Ethical aspects

This article was developed in accordance with the ethical precepts of Resolution 466/12 of the Brazilian National Health Council(7), which consider basic ethical principles that should guide studies involving human beings. The project was submitted to the Research Ethics Committee of the Pará University Center (CESUPA). Participants signed the Informed Consent Form (TCLE), in which confidentiality and anonymity were assured through the use of alphanumeric code thus identified: M (MOTHER), followed by the number corresponding to the order of the participants.

Type of study

The research is characterized as a field study, with a qualitative and descriptive approach.

Methodological procedures

Study scenario

The study was conducted at the Municipal Unit of Jaderlândia, in the municipality of Ananindeua, Metropolitan Region of Belém-PA, Brazil. The municipality has approximately 471,980 inhabitants(8). The Municipal Health Center of Jaderlândia is a service belonging to the health network of the Brazilian Unified Health System (SUS) of Ananindeua municipality, which develops several programs aimed at various social groups, such as Women's Healthcare Programs, Older Adults' Health, Hiperdia Program, tuberculosis, leprosy. Among them, there is the Programa de Assistência Integral a Saúde a Criança (Comprehensive Health and Child Care Program), which attends children aged 0 to 5 years in several care lines that the center manages.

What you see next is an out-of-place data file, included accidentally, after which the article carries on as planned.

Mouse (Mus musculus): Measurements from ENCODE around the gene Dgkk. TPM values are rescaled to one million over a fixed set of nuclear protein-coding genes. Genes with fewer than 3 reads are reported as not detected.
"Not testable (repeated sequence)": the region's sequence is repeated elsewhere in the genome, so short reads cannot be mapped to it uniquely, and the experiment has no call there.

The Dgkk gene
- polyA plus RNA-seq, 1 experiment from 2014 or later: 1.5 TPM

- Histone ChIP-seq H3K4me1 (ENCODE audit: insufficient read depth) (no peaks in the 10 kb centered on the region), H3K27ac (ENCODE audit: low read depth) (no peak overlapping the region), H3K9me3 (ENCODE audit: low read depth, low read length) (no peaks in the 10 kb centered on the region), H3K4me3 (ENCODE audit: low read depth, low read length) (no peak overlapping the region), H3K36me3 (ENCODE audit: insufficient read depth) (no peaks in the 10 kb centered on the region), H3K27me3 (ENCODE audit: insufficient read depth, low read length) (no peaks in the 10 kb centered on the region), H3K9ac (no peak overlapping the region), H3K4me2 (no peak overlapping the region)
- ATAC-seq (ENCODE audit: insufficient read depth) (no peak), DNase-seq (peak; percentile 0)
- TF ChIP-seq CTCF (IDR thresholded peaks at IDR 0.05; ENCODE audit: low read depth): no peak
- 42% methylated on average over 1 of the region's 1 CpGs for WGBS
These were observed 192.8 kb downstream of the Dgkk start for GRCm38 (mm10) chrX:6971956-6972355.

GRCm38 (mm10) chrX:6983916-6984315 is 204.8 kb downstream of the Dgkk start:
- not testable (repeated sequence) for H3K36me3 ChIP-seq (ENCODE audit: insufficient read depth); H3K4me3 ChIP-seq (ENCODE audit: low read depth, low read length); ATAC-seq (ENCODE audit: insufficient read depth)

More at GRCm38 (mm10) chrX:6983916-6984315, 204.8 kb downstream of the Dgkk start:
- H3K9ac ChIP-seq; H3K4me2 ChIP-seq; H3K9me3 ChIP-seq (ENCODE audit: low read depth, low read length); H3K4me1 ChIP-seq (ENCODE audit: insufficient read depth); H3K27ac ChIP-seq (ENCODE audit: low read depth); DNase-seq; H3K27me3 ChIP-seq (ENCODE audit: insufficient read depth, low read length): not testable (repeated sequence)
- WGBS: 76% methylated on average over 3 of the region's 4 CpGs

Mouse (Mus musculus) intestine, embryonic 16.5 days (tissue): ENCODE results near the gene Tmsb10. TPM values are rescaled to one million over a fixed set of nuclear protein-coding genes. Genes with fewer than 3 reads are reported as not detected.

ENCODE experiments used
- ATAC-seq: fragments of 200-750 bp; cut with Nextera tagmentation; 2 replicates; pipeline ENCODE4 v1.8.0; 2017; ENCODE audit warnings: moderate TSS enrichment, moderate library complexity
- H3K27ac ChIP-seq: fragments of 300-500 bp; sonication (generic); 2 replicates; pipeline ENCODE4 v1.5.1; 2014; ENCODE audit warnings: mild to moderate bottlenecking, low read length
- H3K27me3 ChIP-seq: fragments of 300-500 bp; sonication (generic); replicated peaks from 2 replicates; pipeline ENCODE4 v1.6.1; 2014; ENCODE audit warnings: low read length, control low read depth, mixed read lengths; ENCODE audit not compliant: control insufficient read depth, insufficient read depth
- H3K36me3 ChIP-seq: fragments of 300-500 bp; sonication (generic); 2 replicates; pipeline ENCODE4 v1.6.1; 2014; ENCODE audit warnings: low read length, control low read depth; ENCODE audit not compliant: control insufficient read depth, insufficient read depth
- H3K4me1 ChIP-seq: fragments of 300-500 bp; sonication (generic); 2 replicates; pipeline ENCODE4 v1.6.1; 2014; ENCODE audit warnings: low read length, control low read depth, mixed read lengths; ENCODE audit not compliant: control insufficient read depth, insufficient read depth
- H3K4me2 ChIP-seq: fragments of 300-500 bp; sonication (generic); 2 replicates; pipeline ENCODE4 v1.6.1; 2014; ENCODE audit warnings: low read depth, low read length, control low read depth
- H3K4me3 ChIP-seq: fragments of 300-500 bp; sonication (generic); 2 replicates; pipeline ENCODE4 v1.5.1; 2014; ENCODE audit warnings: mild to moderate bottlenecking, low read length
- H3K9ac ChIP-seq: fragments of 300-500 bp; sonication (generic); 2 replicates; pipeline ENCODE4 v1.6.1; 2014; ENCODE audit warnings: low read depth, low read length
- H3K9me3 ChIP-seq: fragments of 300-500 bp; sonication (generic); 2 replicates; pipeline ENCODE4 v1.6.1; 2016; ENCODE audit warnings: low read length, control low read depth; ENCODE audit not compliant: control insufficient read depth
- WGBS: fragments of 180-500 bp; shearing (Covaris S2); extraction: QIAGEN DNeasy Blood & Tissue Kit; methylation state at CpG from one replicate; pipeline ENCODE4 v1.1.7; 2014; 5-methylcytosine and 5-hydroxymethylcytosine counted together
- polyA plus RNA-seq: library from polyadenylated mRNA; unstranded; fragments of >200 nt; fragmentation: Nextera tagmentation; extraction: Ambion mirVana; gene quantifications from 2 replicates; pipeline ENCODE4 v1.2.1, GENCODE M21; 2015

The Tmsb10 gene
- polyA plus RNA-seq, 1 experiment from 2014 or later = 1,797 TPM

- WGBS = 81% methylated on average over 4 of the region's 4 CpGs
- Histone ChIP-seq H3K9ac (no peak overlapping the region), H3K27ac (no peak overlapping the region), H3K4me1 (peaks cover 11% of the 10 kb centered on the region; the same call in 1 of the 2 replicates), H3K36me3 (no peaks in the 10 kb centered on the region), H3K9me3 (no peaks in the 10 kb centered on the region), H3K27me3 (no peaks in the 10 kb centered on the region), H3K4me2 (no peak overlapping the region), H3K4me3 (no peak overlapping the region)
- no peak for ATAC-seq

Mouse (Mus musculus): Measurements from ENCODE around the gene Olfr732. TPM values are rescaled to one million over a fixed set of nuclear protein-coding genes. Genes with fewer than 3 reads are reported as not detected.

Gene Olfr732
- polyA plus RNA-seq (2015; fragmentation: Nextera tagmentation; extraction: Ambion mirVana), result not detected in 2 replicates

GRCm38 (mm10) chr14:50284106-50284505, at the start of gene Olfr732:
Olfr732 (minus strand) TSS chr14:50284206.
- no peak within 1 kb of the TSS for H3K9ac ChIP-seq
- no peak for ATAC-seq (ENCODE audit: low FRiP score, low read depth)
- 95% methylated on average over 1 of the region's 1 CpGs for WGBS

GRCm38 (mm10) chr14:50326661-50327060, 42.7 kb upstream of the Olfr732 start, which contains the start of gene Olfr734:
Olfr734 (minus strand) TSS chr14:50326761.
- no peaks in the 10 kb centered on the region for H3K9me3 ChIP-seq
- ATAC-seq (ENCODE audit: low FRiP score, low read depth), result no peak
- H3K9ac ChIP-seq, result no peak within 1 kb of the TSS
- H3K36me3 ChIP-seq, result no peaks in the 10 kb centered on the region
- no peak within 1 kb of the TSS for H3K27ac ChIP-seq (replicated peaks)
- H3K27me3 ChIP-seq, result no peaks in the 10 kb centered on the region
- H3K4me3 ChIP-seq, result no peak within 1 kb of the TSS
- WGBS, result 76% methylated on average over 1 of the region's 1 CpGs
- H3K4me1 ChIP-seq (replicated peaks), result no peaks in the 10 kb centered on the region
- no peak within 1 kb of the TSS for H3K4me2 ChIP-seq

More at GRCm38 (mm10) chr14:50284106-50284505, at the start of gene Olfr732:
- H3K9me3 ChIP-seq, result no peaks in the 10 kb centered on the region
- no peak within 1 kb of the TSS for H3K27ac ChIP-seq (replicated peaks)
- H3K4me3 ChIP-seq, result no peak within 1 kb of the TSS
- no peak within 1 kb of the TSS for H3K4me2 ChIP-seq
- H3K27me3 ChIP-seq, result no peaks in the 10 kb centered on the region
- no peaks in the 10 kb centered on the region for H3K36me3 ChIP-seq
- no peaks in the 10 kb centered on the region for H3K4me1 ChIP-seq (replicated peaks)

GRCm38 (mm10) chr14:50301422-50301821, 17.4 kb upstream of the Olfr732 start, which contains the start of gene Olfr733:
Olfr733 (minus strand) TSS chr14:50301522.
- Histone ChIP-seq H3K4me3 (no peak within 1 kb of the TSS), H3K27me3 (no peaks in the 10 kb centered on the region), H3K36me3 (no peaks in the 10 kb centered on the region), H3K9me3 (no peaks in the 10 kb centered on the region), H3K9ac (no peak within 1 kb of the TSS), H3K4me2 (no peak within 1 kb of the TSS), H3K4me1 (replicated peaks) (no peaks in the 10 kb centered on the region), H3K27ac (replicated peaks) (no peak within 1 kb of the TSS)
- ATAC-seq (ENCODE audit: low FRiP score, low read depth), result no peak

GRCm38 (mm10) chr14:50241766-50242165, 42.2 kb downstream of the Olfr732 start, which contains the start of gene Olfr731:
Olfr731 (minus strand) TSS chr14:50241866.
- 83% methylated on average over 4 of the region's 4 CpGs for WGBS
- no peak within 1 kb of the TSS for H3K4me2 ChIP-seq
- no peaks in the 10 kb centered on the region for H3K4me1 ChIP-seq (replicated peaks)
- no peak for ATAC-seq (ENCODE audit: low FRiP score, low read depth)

Data source

Thirty mothers who had children with ages ranging from 5 to 12 years and were also participating in any service at the Municipal Health Center of Jaderlândia (UMSJ) participated in the study. Mothers with children outside the age range of the research or caregivers who were not mothers or legal guardians of the child were excluded from the survey.

Data collection

The research was conducted from January to March of 2015 through a semi-structured interview in a reserved room, recorded through audio after due permission. The interview lasted approximately 20 to 30 minutes, in which the mother verbalized her perspective on violence against children and what measures were used by her to prevent the various types of violence in the everyday care of the child.

Data analysis